The 1906 2½ h.p. Ariel does not differ greatly from that of the previous year. It is, of course, just is beautifully finished as it always has been, but the only startling innovation noticeable is the fitting of a magneto driven by chain by a sprocket fixed on the engine pulley. The 3½ h.p. single-cylinder and 5 h.p. two-cylinder models remain practically the same as they were before.
Antoine motor bicycles have undergone the following improvement for 1906. The single-cylinder machines are fitted with magneto manufactured by the company, which is of the low tension type, the current being intensified by an induction coil. The magnets are enclosed in a metal cover, which protects them from mud and wet. The magneto transmission is effected by means of gear wheels, which are completely cased in. On the front and rear wheels are band brakes, which are operated by means of Bowden wires, the exhaust valve lifter being worked in the same manner. Large mudguards are fitted. This is a small but important feature. The alterations referred to apply to the single as well as to the double-cylinder machines, with the exception that the magneto on the latter is a Simms-Bosch.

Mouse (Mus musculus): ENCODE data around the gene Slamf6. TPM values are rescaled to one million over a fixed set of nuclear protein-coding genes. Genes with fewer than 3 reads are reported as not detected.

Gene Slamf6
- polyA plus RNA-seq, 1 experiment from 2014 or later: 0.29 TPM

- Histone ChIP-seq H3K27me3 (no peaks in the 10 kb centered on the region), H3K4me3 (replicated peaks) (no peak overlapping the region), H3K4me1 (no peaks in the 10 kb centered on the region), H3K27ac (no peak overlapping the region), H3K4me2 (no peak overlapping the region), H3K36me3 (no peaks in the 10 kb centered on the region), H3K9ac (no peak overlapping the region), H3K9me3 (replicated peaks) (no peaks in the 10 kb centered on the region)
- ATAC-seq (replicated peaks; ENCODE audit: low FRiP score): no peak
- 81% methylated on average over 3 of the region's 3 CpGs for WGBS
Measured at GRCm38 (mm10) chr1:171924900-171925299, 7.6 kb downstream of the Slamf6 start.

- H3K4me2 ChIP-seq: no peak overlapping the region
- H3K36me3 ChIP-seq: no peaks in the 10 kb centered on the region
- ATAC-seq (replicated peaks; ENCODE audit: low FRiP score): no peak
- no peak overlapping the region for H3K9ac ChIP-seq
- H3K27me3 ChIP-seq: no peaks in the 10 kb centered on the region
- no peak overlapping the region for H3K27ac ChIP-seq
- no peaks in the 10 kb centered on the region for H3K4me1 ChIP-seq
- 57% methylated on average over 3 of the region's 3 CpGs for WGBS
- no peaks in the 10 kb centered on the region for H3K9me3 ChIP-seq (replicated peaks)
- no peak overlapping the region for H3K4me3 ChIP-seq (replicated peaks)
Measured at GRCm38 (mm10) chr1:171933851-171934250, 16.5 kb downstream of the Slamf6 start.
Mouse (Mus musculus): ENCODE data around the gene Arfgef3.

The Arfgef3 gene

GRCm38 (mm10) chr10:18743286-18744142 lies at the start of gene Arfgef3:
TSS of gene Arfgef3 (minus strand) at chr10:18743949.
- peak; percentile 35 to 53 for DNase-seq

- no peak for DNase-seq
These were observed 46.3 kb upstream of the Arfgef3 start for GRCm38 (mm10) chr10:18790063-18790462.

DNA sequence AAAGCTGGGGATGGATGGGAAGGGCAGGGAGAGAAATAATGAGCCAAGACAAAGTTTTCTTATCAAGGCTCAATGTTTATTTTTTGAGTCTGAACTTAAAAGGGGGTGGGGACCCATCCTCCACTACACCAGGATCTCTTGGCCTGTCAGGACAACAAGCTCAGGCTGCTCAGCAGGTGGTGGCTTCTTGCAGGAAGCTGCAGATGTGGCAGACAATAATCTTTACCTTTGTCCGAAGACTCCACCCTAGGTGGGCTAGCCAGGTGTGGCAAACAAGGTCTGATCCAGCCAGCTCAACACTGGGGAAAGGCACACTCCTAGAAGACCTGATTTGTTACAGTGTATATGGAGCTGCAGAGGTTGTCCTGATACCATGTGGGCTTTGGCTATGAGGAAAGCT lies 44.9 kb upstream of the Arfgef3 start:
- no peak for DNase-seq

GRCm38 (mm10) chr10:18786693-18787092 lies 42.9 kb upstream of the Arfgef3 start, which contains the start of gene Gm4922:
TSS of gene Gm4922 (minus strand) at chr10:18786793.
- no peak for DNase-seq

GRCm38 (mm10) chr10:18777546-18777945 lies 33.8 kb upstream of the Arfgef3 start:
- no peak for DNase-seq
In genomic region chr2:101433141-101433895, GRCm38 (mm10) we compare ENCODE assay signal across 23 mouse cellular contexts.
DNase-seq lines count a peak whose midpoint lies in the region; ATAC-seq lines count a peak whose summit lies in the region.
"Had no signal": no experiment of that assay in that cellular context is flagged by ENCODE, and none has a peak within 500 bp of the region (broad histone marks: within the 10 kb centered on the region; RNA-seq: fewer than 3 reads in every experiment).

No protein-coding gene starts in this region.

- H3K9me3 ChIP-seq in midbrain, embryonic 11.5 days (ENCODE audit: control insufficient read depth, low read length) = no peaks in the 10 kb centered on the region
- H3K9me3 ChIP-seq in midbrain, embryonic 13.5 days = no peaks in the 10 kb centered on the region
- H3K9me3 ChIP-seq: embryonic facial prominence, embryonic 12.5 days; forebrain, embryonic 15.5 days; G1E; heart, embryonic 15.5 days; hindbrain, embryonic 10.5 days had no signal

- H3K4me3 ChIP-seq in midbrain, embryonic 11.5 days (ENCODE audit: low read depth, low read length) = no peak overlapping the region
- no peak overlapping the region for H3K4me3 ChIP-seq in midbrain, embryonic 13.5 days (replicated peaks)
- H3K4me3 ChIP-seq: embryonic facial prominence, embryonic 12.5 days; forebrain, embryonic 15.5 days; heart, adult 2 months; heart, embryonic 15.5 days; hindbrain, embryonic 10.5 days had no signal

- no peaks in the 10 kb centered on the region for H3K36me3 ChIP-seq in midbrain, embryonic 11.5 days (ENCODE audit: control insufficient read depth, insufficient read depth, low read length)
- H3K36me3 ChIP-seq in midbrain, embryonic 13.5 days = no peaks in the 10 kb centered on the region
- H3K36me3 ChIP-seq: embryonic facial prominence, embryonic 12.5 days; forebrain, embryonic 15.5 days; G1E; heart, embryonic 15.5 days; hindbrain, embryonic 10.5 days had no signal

A new 4 h.p. tandem bicycle, of which the motive power is a 4 h.p. Antoine engine fitted with mechanically- operated valves. The frame is well designed, and is composed entirely of straight tubes. The engine is carried between the two halves of the frame in a position midway between the two riders. No pedals are supplied, footrests taking their place, and on each one used by the driver are two pedals, that on the near side controlling the friction clutch, and that on the offside the internal expanding brake on the rear wheel. The said clutch may also be operated by means of a long hand lever situated on the tank. There are two petrol tanks in each portion of the frame, a copper pipe connecting the two together. A good toolbag is fitted, having an outside space for the parafin can.